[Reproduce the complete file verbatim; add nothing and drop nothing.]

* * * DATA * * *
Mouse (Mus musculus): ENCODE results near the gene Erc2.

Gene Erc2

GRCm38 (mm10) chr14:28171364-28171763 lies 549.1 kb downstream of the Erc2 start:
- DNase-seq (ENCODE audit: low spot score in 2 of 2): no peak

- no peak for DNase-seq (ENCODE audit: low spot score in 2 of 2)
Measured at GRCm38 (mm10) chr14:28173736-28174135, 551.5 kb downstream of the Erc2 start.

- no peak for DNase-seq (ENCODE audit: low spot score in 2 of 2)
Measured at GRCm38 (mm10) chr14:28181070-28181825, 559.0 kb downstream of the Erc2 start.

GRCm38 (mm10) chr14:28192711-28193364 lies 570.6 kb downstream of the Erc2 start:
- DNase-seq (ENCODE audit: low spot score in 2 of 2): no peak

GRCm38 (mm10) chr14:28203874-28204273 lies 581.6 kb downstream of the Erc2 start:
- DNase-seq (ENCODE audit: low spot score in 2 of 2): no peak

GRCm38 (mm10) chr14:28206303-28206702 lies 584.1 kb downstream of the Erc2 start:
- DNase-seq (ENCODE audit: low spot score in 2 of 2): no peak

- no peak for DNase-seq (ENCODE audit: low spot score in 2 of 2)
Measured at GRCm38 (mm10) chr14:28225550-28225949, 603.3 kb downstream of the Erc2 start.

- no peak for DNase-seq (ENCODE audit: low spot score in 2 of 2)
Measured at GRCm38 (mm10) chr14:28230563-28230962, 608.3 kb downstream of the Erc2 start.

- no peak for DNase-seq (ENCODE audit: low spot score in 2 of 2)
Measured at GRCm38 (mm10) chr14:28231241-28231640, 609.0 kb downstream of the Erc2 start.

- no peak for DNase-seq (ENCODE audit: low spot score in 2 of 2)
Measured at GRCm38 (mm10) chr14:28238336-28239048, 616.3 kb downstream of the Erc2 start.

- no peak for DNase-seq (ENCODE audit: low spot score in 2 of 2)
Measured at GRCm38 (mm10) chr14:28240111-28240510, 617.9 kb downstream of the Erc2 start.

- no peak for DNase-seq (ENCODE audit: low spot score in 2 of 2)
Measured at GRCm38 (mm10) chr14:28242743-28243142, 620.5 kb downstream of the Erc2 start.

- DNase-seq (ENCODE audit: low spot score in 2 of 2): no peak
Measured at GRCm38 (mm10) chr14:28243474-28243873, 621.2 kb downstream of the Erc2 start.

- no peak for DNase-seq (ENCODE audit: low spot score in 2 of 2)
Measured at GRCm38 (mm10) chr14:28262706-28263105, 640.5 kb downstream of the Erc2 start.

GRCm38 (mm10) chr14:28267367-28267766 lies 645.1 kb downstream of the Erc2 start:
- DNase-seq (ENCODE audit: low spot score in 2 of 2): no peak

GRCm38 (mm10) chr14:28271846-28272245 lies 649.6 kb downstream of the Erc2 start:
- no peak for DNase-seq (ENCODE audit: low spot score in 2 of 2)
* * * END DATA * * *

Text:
Mouse (Mus musculus): ENCODE results near the gene Erc2.

Gene Erc2

GRCm38 (mm10) chr14:28171364-28171763 lies 549.1 kb downstream of the Erc2 start:
- DNase-seq (ENCODE audit: low spot score in 2 of 2): no peak

- no peak for DNase-seq (ENCODE audit: low spot score in 2 of 2)
Measured at GRCm38 (mm10) chr14:28173736-28174135, 551.5 kb downstream of the Erc2 start.

- no peak for DNase-seq (ENCODE audit: low spot score in 2 of 2)
Measured at GRCm38 (mm10) chr14:28181070-28181825, 559.0 kb downstream of the Erc2 start.

GRCm38 (mm10) chr14:28192711-28193364 lies 570.6 kb downstream of the Erc2 start:
- DNase-seq (ENCODE audit: low spot score in 2 of 2): no peak

GRCm38 (mm10) chr14:28203874-28204273 lies 581.6 kb downstream of the Erc2 start:
- DNase-seq (ENCODE audit: low spot score in 2 of 2): no peak

GRCm38 (mm10) chr14:28206303-28206702 lies 584.1 kb downstream of the Erc2 start:
- DNase-seq (ENCODE audit: low spot score in 2 of 2): no peak

- no peak for DNase-seq (ENCODE audit: low spot score in 2 of 2)
Measured at GRCm38 (mm10) chr14:28225550-28225949, 603.3 kb downstream of the Erc2 start.

- no peak for DNase-seq (ENCODE audit: low spot score in 2 of 2)
Measured at GRCm38 (mm10) chr14:28230563-28230962, 608.3 kb downstream of the Erc2 start.

- no peak for DNase-seq (ENCODE audit: low spot score in 2 of 2)
Measured at GRCm38 (mm10) chr14:28231241-28231640, 609.0 kb downstream of the Erc2 start.

- no peak for DNase-seq (ENCODE audit: low spot score in 2 of 2)
Measured at GRCm38 (mm10) chr14:28238336-28239048, 616.3 kb downstream of the Erc2 start.

- no peak for DNase-seq (ENCODE audit: low spot score in 2 of 2)
Measured at GRCm38 (mm10) chr14:28240111-28240510, 617.9 kb downstream of the Erc2 start.

- no peak for DNase-seq (ENCODE audit: low spot score in 2 of 2)
Measured at GRCm38 (mm10) chr14:28242743-28243142, 620.5 kb downstream of the Erc2 start.

- DNase-seq (ENCODE audit: low spot score in 2 of 2): no peak
Measured at GRCm38 (mm10) chr14:28243474-28243873, 621.2 kb downstream of the Erc2 start.

- no peak for DNase-seq (ENCODE audit: low spot score in 2 of 2)
Measured at GRCm38 (mm10) chr14:28262706-28263105, 640.5 kb downstream of the Erc2 start.

GRCm38 (mm10) chr14:28267367-28267766 lies 645.1 kb downstream of the Erc2 start:
- DNase-seq (ENCODE audit: low spot score in 2 of 2): no peak

GRCm38 (mm10) chr14:28271846-28272245 lies 649.6 kb downstream of the Erc2 start:
- no peak for DNase-seq (ENCODE audit: low spot score in 2 of 2)